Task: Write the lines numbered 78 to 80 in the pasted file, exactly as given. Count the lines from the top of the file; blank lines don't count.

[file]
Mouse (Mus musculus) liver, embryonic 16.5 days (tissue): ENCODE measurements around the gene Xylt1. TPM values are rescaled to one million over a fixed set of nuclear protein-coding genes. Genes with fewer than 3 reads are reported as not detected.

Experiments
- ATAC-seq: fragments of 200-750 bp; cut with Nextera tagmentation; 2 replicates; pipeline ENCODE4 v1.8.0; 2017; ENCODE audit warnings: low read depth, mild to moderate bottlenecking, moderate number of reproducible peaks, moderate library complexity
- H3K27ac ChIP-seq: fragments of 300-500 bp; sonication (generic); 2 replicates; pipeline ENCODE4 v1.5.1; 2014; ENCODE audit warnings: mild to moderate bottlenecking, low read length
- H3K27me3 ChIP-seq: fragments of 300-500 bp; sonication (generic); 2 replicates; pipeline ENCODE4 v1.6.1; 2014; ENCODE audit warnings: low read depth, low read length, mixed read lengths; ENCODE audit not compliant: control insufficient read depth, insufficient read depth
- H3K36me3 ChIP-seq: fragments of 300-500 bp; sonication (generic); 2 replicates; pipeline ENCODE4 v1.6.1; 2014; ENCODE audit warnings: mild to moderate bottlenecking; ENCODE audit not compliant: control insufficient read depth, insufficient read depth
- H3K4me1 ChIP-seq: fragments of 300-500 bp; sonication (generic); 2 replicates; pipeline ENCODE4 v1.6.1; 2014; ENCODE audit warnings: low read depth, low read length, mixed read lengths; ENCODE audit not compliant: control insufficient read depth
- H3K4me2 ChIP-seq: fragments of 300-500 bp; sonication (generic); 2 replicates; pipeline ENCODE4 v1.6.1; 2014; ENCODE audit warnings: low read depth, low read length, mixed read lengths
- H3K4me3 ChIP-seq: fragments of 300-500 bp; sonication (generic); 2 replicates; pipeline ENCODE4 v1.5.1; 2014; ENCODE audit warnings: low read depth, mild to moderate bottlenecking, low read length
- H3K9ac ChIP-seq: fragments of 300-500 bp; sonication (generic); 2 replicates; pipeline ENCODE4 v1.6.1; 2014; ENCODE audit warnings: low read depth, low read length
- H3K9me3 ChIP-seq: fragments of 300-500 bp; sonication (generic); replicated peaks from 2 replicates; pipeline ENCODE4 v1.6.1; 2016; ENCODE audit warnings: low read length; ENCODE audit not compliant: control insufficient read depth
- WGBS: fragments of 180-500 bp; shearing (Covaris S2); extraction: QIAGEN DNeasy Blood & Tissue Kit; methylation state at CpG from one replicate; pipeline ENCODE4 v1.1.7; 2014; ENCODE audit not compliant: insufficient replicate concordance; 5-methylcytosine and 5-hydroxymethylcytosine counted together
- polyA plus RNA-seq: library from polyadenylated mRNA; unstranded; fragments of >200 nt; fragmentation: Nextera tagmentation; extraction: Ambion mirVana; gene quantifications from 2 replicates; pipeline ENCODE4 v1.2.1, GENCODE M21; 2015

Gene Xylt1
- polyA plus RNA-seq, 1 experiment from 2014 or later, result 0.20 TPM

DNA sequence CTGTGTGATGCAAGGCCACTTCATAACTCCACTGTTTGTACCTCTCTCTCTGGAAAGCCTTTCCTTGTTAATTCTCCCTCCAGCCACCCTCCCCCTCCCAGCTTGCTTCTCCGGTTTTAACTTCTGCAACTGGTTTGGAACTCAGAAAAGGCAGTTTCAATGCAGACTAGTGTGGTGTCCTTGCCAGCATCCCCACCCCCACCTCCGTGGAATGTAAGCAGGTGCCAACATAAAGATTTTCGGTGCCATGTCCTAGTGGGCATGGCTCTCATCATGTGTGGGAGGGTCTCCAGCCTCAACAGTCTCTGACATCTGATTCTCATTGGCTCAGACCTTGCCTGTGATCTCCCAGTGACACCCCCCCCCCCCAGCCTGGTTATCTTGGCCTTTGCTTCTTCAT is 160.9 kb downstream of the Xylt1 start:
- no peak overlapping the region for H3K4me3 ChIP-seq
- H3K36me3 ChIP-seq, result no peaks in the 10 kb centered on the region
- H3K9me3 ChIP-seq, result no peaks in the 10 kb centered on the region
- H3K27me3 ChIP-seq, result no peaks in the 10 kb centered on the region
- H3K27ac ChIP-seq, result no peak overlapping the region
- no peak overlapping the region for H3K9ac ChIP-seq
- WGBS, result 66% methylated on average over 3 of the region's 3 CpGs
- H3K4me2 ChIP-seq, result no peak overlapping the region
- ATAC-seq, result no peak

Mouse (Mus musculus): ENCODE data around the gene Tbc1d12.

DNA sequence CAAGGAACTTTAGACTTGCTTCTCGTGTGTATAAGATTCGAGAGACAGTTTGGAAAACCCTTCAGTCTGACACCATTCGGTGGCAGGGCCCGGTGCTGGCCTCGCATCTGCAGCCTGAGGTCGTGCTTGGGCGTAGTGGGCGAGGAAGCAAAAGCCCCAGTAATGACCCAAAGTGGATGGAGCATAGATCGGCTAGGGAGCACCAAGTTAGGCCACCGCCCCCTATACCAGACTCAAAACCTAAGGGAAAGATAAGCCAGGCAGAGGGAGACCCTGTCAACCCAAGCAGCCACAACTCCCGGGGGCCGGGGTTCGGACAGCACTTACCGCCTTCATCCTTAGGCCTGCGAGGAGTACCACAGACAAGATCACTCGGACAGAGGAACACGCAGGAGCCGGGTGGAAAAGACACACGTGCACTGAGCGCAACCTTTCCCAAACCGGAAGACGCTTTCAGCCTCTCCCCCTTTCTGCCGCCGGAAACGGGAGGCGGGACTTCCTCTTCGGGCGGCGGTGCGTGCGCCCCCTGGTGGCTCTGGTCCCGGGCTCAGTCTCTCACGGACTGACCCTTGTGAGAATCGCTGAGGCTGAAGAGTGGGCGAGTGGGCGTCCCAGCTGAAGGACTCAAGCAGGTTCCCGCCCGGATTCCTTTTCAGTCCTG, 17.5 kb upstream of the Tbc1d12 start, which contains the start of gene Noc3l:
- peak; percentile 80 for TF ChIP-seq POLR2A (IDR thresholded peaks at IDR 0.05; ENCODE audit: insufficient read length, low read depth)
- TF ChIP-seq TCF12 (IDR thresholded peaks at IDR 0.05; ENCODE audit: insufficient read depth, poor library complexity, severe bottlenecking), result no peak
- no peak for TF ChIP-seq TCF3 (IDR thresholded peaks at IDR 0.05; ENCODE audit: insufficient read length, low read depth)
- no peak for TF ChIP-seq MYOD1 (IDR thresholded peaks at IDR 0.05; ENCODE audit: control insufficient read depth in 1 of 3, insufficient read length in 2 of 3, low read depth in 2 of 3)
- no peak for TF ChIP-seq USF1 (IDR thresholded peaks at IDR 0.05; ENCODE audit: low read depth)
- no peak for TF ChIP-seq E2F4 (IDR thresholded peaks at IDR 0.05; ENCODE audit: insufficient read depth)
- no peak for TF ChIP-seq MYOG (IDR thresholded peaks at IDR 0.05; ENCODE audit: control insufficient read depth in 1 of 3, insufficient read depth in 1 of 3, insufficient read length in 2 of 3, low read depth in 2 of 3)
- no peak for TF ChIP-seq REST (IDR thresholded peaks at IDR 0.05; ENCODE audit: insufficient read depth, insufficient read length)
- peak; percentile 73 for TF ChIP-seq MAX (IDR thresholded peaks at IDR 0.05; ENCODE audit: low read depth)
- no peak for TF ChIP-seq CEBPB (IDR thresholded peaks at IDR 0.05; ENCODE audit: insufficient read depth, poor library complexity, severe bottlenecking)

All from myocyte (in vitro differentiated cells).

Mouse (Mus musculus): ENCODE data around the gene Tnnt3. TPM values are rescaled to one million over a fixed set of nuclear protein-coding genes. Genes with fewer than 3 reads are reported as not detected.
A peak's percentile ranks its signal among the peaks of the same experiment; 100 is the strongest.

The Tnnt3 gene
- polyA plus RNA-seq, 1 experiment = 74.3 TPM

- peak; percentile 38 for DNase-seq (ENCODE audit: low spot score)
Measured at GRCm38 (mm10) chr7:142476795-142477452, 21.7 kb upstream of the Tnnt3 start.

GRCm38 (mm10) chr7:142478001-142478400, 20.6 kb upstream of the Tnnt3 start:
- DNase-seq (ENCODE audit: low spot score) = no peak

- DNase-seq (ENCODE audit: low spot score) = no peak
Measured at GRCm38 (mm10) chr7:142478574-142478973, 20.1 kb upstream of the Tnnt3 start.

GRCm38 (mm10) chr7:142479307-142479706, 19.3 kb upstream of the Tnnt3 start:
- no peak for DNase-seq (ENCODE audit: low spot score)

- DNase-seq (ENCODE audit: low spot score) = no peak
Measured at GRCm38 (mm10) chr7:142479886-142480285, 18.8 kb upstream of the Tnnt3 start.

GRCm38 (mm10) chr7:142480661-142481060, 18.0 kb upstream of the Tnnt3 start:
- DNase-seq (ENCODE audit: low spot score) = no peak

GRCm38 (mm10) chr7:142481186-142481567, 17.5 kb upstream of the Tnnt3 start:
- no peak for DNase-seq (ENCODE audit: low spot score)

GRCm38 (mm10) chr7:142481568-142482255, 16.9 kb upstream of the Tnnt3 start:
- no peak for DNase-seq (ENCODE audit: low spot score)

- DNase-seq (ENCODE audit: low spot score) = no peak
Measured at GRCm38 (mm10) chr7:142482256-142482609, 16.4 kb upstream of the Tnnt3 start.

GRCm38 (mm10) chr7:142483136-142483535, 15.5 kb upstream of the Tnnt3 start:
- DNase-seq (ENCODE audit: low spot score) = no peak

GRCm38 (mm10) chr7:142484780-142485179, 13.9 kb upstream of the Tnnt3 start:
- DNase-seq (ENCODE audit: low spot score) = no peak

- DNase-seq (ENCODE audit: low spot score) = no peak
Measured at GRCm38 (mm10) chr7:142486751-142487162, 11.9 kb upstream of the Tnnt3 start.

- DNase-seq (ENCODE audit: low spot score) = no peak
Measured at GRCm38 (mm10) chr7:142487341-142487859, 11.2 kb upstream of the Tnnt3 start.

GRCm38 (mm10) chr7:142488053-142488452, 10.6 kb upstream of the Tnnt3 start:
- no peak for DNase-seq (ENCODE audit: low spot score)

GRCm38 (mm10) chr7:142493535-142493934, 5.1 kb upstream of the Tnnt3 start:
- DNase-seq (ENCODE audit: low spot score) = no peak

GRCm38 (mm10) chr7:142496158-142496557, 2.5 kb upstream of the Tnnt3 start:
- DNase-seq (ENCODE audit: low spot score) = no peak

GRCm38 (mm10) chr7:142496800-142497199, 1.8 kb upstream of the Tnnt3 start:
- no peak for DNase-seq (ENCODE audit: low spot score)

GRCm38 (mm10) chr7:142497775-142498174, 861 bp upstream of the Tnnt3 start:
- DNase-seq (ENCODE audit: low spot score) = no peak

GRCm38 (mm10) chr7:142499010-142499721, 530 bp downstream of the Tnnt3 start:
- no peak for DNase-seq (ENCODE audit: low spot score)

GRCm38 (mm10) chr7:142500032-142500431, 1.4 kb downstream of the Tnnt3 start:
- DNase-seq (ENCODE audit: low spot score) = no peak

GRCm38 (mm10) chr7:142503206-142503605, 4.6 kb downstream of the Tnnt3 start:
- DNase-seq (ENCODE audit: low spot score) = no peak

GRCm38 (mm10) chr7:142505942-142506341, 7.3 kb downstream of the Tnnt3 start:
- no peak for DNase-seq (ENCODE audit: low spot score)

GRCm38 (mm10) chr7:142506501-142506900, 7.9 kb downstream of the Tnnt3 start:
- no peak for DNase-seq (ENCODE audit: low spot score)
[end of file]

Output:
- DNase-seq (ENCODE audit: low spot score) = no peak

GRCm38 (mm10) chr7:142499010-142499721, 530 bp downstream of the Tnnt3 start:
- no peak for DNase-seq (ENCODE audit: low spot score)